Memories are made of this
- Aren’t We Due a Royalty Statement? by Giles Gordon
Chatto, 352 pp, £16.99, August 1993, ISBN 0 7011 6022 5
- Yesterday Came Suddenly by Francis King
Constable, 336 pp, £16.95, September 1993, ISBN 0 09 472220 X
- Excursions in the Real World by William Trevor
Hutchinson, 201 pp, £16.99, September 1993, ISBN 0 09 177086 6
I was well into Giles Gordon’s Aren’t We Due a Royalty Statement? before I noticed that other readers were taking the book seriously, often to the point of denunciation. Up to then I had been assuming that it had set out to be an ingenious spoof, a sort of hoax or parody which had failed to make its intentions thoroughly clear; and that was nothing to be censorious about. But all leg-pullers have to declare themselves eventually otherwise there would be no point, and as I read on it dawned on me that Gordon was not going to declare any such thing. But there is so much to support my original impression that I have still not been able entirely to give up the idea that the book is a spoof.
There is a kind of innocent absurdity about it which belongs to the very nature of a good spoof. To begin with, having firmly introduced his book as an autobiography, Gordon puts on a consistent act of not being able to remember a thing, which in the circumstances seems a ‘smidgen’, as he would say, foolish. He cannot recall the name of the funeral parlour where Tennessee Williams lay in state nor can he remember the venue (‘some pub in Fleet Street’) where he was to meet Gore Vidal. Probably it had been so with us had we been there, but we might not have thought it necessary to say so, especially if, like Gordon himself, we had not in the event bothered to visit the funeral parlour or actually speak to the live celebrity. The motif of forgetfulness is heard throughout the book. Gordon held an umbrella over Judi Dench on her way ‘to I think it was Heal’s in Tottenham Court Road’. He made some changes to an article by Ronald Harwood but as to what they were: ‘I really can’t remember.’ This motif could be a useful technical device in another context but in this case it can only be a motive: to cut the great and famous down to size.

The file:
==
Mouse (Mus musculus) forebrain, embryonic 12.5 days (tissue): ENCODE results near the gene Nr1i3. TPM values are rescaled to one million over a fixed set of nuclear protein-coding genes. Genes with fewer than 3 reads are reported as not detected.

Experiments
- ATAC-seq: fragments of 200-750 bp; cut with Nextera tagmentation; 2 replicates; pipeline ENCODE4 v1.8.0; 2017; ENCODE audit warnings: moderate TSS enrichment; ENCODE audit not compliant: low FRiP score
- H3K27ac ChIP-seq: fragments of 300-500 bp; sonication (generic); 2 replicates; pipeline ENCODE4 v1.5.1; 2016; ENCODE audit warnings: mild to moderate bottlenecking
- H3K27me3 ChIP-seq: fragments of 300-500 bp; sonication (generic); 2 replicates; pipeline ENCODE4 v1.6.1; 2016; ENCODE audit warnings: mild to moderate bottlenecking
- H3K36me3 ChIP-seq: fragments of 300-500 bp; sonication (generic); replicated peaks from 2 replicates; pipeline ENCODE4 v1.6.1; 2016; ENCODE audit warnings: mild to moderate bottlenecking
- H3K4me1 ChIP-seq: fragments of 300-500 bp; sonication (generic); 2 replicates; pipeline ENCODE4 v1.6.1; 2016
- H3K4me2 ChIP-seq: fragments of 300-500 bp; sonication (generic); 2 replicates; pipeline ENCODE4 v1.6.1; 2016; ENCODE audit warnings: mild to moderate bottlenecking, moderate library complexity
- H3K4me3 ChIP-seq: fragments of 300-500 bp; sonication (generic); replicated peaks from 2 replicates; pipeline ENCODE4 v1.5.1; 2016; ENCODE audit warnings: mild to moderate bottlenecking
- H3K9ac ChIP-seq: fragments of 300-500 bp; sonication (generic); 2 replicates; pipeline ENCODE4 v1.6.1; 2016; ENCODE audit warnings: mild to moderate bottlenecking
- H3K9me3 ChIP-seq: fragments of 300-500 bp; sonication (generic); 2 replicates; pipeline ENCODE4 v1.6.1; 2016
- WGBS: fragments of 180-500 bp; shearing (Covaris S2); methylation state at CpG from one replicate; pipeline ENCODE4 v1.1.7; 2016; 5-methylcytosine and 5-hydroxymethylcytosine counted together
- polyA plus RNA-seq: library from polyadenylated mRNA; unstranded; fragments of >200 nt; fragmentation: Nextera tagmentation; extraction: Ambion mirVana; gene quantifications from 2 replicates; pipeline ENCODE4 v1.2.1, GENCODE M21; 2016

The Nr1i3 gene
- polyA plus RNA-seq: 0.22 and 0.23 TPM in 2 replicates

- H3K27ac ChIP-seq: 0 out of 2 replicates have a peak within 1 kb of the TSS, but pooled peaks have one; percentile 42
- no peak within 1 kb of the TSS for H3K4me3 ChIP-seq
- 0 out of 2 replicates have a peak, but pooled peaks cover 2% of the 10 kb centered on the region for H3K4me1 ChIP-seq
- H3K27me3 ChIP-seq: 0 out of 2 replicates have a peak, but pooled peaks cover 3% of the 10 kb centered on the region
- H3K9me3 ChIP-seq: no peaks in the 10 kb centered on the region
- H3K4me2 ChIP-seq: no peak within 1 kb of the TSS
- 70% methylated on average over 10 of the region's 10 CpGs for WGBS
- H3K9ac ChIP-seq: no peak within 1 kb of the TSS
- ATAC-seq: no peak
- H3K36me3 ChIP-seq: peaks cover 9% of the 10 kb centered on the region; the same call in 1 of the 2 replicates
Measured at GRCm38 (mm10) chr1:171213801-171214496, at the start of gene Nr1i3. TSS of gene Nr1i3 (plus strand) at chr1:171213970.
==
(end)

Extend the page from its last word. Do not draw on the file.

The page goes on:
It is difficult to catch the intended tone of this book partly because Gordon presents himself as essentially a man with a keen sense of humour, and you never know where you are with people like that. He laughs in the wrong place at a friend’s poetry reading. He giggles at names like Rees-Mogg, and splits his sides at the list of those who supported Count Tolstoy (ha ha) in the recent painful court case: Prince Dmitri Galitzine, for instance, and Princess Tatiana Metternich (ho ho). He finds his jokes good enough to repeat, like the one about Sue Townsend: ‘creator of Adrian but no mole’. Confronted with such a merry madcap I see that I have no sense of humour at all, and am rather glad about it. On the other hand, in reading this book, I must be missing a lot of jokes. When Gordon speaks of other writers, ‘including he who was to become Lord Archer’, and a little later tells us that he was employed to teach Prince Andrew to write grammatically, I am at a loss. I feel there must be a joke in there somewhere.
Of course it is a perfectly acceptable ploy for a writer to be deliberately silly but I simply cannot decide whether or not this is what Giles Gordon is doing. When he speaks of syllabics as ‘a briefly fashionable, and easy, way of writing verse by counting syllables’ is he (I am assuming he knows better) being naughtily provocative or is he inventing a comic pigignorant character, the Alf Garnett of the world of literature? When he reveals how ‘Prince Harry even let my baby daughter Lucy sit on his horse’ is he lampooning people who talk like that, or is he talking like that? And then there is the mystery of his sneering. He mocks the writer of the farming column in Private Eye who, he says, ‘eager to reveal his pseudonymous identity at one of their parties, introduces himself as Old Muckspreader’. (A natural and friendly thing to do, I would have thought.) Does he forget, or is it meant to be funny, that he himself is extremely eager to make sure that we all know about his own contributions to the Eye?
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